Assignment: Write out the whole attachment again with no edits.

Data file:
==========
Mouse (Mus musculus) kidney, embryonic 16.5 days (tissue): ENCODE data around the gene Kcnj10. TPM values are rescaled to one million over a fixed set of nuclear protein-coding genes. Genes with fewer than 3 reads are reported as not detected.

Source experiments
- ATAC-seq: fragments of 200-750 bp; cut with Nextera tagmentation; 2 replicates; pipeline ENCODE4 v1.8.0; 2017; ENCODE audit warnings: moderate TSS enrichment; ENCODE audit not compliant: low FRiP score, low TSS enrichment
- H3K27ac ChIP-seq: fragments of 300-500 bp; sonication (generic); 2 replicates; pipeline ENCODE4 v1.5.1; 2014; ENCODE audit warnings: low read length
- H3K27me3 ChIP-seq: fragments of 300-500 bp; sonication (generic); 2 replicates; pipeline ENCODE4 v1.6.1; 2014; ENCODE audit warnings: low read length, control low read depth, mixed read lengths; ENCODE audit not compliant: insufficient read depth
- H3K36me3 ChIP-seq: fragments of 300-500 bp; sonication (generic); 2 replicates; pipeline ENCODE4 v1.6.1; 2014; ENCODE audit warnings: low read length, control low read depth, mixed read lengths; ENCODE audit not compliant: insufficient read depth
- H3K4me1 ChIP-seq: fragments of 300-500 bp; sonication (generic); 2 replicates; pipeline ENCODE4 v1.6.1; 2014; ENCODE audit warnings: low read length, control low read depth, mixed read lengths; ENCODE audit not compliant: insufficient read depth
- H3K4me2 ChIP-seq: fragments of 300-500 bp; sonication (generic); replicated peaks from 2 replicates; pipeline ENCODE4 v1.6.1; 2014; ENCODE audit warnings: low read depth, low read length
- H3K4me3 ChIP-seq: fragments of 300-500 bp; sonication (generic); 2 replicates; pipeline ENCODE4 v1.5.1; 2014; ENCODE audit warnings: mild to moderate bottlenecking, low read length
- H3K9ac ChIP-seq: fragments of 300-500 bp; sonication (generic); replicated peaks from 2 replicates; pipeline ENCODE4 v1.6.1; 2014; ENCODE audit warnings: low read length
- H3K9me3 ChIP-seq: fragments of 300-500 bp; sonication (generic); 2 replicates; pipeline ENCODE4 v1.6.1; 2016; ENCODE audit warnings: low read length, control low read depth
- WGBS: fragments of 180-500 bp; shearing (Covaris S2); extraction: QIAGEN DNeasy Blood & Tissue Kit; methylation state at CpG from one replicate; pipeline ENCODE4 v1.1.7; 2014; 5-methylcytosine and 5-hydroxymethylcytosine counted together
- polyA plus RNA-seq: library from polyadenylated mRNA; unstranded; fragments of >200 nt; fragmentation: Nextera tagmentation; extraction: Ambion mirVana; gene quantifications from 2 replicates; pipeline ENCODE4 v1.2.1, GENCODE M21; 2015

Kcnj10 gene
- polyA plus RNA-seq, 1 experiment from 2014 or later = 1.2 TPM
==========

Mouse (Mus musculus) kidney, embryonic 16.5 days (tissue): ENCODE data around the gene Kcnj10. TPM values are rescaled to one million over a fixed set of nuclear protein-coding genes. Genes with fewer than 3 reads are reported as not detected.

Source experiments
- ATAC-seq: fragments of 200-750 bp; cut with Nextera tagmentation; 2 replicates; pipeline ENCODE4 v1.8.0; 2017; ENCODE audit warnings: moderate TSS enrichment; ENCODE audit not compliant: low FRiP score, low TSS enrichment
- H3K27ac ChIP-seq: fragments of 300-500 bp; sonication (generic); 2 replicates; pipeline ENCODE4 v1.5.1; 2014; ENCODE audit warnings: low read length
- H3K27me3 ChIP-seq: fragments of 300-500 bp; sonication (generic); 2 replicates; pipeline ENCODE4 v1.6.1; 2014; ENCODE audit warnings: low read length, control low read depth, mixed read lengths; ENCODE audit not compliant: insufficient read depth
- H3K36me3 ChIP-seq: fragments of 300-500 bp; sonication (generic); 2 replicates; pipeline ENCODE4 v1.6.1; 2014; ENCODE audit warnings: low read length, control low read depth, mixed read lengths; ENCODE audit not compliant: insufficient read depth
- H3K4me1 ChIP-seq: fragments of 300-500 bp; sonication (generic); 2 replicates; pipeline ENCODE4 v1.6.1; 2014; ENCODE audit warnings: low read length, control low read depth, mixed read lengths; ENCODE audit not compliant: insufficient read depth
- H3K4me2 ChIP-seq: fragments of 300-500 bp; sonication (generic); replicated peaks from 2 replicates; pipeline ENCODE4 v1.6.1; 2014; ENCODE audit warnings: low read depth, low read length
- H3K4me3 ChIP-seq: fragments of 300-500 bp; sonication (generic); 2 replicates; pipeline ENCODE4 v1.5.1; 2014; ENCODE audit warnings: mild to moderate bottlenecking, low read length
- H3K9ac ChIP-seq: fragments of 300-500 bp; sonication (generic); replicated peaks from 2 replicates; pipeline ENCODE4 v1.6.1; 2014; ENCODE audit warnings: low read length
- H3K9me3 ChIP-seq: fragments of 300-500 bp; sonication (generic); 2 replicates; pipeline ENCODE4 v1.6.1; 2016; ENCODE audit warnings: low read length, control low read depth
- WGBS: fragments of 180-500 bp; shearing (Covaris S2); extraction: QIAGEN DNeasy Blood & Tissue Kit; methylation state at CpG from one replicate; pipeline ENCODE4 v1.1.7; 2014; 5-methylcytosine and 5-hydroxymethylcytosine counted together
- polyA plus RNA-seq: library from polyadenylated mRNA; unstranded; fragments of >200 nt; fragmentation: Nextera tagmentation; extraction: Ambion mirVana; gene quantifications from 2 replicates; pipeline ENCODE4 v1.2.1, GENCODE M21; 2015

Kcnj10 gene
- polyA plus RNA-seq, 1 experiment from 2014 or later = 1.2 TPM